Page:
An even simpler way is to place the username and password at the beginning of the URL:


However, this pattern has long been deprecated because typing credentials in the open, where anyone can read them, isn't a good security practice.

Why SaaS teams use the basic authentication method for integrations

The draw of basic authentication for integrations is simple: basic auth is super easy to implement. All you need to do is decode the base64-encoded header and verify that the username/password combination is correct. That's it. Because of its simplicity, basic authentication makes sense when you build custom integrations in-house without using an API or integration platform.

Teams generally use basic auth for legacy HTTP services or services that don't support other auth options. Database connections using PostgreSQL, MySQL, and MSSQL (among others) also rely on basic auth.

It's important to remember that basic auth doesn't mean a lack of security. For example, with Prismatic, basic auth (and HTTP headers) are encrypted in transit with TLS 1.2 or greater.

Things to consider when using the basic authentication method for integrations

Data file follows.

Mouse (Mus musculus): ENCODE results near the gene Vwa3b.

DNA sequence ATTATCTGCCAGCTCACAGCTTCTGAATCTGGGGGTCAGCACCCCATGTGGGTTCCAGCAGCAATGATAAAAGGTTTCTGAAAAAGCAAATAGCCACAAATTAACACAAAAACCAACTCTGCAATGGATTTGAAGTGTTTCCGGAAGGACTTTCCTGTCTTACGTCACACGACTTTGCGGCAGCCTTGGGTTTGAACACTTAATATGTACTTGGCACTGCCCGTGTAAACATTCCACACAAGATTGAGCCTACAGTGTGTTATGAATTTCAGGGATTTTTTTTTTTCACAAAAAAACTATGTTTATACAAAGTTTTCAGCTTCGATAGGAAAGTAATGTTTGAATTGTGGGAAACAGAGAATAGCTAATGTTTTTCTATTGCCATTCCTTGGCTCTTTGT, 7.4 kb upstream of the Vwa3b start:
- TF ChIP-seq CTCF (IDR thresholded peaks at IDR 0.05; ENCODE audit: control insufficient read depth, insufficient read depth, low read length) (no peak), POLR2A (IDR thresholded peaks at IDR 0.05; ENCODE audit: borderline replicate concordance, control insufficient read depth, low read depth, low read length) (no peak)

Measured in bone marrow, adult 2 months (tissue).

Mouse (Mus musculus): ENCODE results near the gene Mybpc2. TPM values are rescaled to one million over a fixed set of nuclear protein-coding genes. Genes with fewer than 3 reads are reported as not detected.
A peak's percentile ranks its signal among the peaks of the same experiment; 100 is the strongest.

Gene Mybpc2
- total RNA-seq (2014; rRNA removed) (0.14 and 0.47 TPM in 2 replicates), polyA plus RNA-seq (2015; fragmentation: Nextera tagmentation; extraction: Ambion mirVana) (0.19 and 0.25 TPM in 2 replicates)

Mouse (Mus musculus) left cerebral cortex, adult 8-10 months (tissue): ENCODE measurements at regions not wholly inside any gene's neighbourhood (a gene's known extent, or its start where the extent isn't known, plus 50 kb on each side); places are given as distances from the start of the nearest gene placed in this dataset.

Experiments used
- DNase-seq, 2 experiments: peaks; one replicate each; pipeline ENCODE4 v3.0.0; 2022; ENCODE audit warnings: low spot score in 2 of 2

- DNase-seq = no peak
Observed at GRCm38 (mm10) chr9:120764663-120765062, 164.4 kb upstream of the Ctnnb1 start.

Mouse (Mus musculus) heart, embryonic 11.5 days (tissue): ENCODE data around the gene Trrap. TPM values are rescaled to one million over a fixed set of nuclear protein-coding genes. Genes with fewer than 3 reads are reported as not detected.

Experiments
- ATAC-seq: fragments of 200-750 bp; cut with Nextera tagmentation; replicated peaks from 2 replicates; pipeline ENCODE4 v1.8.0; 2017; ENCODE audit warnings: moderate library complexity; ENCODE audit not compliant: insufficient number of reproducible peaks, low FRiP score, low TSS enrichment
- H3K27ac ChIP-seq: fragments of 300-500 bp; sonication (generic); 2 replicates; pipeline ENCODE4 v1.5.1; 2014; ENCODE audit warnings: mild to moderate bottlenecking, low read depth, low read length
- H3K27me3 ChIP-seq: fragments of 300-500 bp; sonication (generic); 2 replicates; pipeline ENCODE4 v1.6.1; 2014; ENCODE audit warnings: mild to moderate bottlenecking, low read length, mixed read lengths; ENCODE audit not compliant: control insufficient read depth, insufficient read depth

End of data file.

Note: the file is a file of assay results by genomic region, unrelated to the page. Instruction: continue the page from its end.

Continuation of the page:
While basic auth is simple to implement, it does have a few negatives. Every integration gets the same credentials, and you cannot limit the scope of the credentials. That is, you can't change the authorization tied to the credentials. As a result, each integration can do everything permitted by the credentials.

And, if you were to change the credentials, each integration that uses them would need to be individually updated to the new credentials. This largely manual approach to setting and updating credentials means that basic authentication does not lend itself to being used for integrations at scale.

Understanding the API key authentication method

An API key is a single string used both for identification and authentication, particularly with reference to integrations that use an API (application programming interface). Auth based on API keys is often referred to as token-based auth and is common in modern SaaS apps.

To set up auth using API keys, your app creates a key for you to use with your integration. You can often generate a key in an app under a Settings or Profile menu.

An example of an API key in an HTTP request looks something like this:

curl \
  --header "Authorization: Bearer mF_9.B5f-4.1JqM"